We took a little trip to Berlin Zoo's aquarium yesterday. There are two aquariums in Berlin: one attached to the Zoo, and the Sealife Centre, which is near Museum Island in Mitte. We've been to both a few times, and both have their merits. The Zoo aquarium is much cheaper than the Sealife Centre especially when you lie about your kids ages. I should be paying for Orla now that she's turned 5, but given that the German kids don't believe she's tall enough for her age, I figure we might as well make the most of it. I just have to make sure the kids are out of earshot when I lie about their ages, or they'll land me in it.
Anyway, as a result we get in for 6 Euros as I have a Jahreskarte for the Zoo and thus you get a discount. We have been to the aquarium many times before. We have worked out a set route around the place. Once through the turnstile we make for the coy carp pool. Germans are awfully keen on touching animals and penguins and fish and stuff. Over the course of the past two years I have become less horrified and disgusted by this. I just can't help but think that my two will swish their hands around, pick up some vile bacterial illness, and then suck their fingers clean before I get a chance to antibacterially boil wash them. Because unlike in the UK, you don't find 'hand-sanitising units' right next to the dirty animals. You are expected to just take your dirty animals to the toilets which could be up to a kilometre away.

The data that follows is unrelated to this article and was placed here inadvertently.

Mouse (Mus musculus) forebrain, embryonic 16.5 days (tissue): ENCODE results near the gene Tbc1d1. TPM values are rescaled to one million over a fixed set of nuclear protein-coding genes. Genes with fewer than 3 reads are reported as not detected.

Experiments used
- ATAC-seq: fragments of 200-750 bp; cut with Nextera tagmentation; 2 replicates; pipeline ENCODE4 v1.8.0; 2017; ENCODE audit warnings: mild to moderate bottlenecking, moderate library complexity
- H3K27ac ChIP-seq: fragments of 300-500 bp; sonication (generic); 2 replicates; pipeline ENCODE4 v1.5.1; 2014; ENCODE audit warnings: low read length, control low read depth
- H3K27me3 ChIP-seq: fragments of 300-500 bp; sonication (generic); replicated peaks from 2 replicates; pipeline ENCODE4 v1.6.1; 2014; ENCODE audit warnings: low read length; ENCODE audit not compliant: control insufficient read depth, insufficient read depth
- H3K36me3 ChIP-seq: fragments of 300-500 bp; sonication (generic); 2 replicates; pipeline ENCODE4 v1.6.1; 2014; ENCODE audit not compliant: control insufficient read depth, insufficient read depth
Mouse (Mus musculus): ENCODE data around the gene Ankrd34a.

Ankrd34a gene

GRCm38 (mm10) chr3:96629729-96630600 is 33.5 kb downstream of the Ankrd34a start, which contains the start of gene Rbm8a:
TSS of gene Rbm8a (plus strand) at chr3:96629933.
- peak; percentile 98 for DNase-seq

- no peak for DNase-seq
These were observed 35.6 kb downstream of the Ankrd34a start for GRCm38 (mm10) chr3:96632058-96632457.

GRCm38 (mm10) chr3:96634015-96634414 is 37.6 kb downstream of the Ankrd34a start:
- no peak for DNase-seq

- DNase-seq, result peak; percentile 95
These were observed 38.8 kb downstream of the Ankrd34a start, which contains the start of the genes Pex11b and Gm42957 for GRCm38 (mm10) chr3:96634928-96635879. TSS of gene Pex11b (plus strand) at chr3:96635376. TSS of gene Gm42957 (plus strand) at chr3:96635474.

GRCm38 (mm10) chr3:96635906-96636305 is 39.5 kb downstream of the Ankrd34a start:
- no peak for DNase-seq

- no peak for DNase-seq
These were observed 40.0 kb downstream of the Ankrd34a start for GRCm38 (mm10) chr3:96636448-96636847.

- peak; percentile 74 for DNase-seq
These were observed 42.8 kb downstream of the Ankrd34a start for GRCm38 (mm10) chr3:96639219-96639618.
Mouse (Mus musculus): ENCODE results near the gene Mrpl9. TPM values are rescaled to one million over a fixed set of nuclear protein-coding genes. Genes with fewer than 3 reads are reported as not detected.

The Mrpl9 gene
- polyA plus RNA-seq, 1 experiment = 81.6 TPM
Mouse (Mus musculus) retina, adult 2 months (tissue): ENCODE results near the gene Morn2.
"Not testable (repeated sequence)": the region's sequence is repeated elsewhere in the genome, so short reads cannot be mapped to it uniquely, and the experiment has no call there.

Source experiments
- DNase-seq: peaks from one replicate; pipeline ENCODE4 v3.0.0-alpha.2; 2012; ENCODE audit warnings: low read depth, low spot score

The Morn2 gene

Once we've finished with the coy carp we go searching for Nemo. That is all they want to do. Usually we can find him straight away, along with his dad, and his little friends. The aquarium have upped their game though and this time, we couldn't find Nemo. He must be there somewhere, but we gave up on that game as the other thing we like to do is dash round the whole place in as little time as possible, ticking off all our favourites, but barely stopping long enough to even find out what some of the fish are called. After all there's an ice cream vending machine upstairs that's going to require a hell of a lot of begging and whining.
We all like the jellyfish. They keep a bunch of them in a tube shaped tank near the front beside the lift. They light it brilliantly so that they all glow as they pulse around in the water. At the moment this tank is full of teeny tiny ones, and the bigger ones are further along as you walk along towards the ugly fish and the shark in the tanks at the end. The shark is pretty amazing to see. I imagine he's bored out of his brain, but it's great to be up against a full height tank and have him sweep past your face.
Upstairs, the whining and the moaning starts about the ice cream machine, but we manage to offset this by reminding them that they've got crocodiles to see first. On this floor there is a central atrium bit that is climate controlled. You enter on either side via glass doors and stand and look down from a bridge on the crocodiles and turtles. I saw the above photo in there and was quite relieved that times have changed and the crocodiles have less opportunity to interact with the visitors nowadays. Perhaps a few German children got a bit too enthusiastic with touching the animals.
There's another floor above where the crocodiles and turtles and snakes are that has all sorts of creepy crawlies and frogs and things. But given the desperation for ice cream and the fact that I have no change for the machine we decide to make a hasty exit and head for Wittenburg Platz to an ice cream cafe. I love the stained glass windows on the landing, and I love the ceramic border featuring fish and crustaceans on the other staircase. They are almost worth a visit on their own.
|Fish: Seriously, how long until the schools go back???|